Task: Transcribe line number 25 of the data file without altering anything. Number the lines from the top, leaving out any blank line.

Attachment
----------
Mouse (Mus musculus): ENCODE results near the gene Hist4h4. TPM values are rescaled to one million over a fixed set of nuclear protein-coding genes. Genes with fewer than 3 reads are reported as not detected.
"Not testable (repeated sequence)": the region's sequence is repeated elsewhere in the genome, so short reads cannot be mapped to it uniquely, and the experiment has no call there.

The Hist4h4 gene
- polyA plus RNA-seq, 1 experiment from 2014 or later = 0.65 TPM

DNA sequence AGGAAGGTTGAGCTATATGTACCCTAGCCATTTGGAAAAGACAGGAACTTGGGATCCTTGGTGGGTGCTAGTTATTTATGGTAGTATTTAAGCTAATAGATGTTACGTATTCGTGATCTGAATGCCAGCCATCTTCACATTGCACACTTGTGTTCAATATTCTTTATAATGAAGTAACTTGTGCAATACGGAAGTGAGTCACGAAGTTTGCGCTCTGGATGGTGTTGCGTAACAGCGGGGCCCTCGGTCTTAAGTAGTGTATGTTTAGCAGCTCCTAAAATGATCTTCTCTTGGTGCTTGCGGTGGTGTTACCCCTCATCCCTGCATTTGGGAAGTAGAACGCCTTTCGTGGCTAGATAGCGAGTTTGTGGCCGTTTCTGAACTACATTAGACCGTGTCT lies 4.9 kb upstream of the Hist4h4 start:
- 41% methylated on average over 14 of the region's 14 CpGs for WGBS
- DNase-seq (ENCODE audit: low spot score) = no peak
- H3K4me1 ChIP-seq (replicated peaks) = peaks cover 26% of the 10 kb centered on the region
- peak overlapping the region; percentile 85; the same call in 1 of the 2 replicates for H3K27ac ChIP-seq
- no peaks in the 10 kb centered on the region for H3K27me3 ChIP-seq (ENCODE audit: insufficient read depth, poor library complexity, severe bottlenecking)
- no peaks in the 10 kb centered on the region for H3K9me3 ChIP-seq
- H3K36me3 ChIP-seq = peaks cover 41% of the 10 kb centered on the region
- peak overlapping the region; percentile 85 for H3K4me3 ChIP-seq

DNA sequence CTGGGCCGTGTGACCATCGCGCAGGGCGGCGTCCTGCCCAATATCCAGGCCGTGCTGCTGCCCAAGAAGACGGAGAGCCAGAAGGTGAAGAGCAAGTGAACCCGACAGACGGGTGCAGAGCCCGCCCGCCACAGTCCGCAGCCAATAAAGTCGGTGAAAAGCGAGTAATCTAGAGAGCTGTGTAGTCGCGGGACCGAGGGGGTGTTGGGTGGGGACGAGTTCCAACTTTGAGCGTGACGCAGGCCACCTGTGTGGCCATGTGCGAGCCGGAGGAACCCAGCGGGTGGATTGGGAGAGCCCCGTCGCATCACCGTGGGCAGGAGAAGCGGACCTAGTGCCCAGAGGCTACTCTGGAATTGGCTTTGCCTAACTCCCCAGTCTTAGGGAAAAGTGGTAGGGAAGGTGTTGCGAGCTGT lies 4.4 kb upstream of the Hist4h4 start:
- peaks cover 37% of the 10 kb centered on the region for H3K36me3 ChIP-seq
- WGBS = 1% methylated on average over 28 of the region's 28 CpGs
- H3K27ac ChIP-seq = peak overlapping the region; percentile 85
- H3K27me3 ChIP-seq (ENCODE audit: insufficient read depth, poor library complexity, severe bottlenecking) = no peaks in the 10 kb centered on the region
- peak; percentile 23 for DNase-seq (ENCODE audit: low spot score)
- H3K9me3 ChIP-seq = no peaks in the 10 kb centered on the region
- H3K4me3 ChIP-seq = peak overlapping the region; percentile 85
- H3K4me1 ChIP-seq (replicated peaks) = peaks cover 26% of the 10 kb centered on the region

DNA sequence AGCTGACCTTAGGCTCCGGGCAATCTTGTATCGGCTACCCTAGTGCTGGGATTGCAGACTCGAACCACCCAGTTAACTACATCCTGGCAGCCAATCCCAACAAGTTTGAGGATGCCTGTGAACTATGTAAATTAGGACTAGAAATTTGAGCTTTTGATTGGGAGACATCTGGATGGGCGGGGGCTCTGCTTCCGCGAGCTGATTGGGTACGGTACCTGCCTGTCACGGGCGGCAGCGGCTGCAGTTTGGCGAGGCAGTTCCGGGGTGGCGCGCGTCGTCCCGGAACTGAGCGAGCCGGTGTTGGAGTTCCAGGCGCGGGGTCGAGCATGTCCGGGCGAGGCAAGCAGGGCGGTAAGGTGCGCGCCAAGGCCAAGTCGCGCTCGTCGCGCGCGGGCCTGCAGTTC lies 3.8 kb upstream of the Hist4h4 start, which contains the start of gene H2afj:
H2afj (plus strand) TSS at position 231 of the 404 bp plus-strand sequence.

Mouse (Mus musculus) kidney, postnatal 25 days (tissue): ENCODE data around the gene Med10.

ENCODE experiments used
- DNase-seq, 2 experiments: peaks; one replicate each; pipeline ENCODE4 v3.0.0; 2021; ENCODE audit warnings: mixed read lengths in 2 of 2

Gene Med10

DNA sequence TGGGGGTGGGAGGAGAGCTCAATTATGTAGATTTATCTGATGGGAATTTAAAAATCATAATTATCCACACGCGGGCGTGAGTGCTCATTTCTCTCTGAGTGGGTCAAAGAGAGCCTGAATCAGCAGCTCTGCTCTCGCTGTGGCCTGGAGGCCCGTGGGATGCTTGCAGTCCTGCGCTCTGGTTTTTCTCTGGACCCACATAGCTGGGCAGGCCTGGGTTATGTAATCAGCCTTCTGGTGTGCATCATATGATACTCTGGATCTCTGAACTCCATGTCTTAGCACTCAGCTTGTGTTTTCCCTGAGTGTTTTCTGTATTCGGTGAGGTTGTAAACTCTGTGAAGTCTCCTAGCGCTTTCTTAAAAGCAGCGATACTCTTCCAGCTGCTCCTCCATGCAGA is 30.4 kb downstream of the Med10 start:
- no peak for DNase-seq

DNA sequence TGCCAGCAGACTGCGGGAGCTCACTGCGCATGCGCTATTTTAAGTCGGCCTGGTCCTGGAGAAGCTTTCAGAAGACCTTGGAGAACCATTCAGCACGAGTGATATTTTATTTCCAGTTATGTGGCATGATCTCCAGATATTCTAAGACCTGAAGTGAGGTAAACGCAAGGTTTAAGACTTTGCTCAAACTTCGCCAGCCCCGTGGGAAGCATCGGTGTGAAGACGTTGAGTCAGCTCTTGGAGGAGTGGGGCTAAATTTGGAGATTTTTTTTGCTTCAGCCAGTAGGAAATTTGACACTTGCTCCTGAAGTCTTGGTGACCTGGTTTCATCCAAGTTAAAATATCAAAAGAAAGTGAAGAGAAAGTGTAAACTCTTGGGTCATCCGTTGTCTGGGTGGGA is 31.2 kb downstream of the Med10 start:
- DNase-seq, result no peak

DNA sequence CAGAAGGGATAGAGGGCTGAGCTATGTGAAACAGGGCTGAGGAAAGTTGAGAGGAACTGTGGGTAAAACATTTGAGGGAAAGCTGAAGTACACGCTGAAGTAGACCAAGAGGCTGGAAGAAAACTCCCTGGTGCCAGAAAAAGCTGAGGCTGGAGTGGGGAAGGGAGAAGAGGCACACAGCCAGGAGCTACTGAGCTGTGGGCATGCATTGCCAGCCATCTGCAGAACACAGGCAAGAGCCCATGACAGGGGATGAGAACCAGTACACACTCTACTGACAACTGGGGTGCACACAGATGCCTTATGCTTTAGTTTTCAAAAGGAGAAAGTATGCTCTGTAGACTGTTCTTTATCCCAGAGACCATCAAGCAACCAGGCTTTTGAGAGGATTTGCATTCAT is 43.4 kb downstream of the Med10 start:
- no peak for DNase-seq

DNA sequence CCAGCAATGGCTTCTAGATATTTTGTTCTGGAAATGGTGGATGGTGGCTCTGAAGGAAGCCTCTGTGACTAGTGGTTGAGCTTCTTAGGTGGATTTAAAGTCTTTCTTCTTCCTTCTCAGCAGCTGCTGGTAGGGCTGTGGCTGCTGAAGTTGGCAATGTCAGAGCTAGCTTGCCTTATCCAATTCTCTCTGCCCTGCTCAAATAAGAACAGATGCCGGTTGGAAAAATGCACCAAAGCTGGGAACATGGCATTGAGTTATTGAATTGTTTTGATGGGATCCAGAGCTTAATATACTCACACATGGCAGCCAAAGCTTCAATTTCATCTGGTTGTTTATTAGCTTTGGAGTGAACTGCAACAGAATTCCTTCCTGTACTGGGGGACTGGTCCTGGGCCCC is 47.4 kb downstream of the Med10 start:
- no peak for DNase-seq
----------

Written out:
Mouse (Mus musculus) kidney, postnatal 25 days (tissue): ENCODE data around the gene Med10.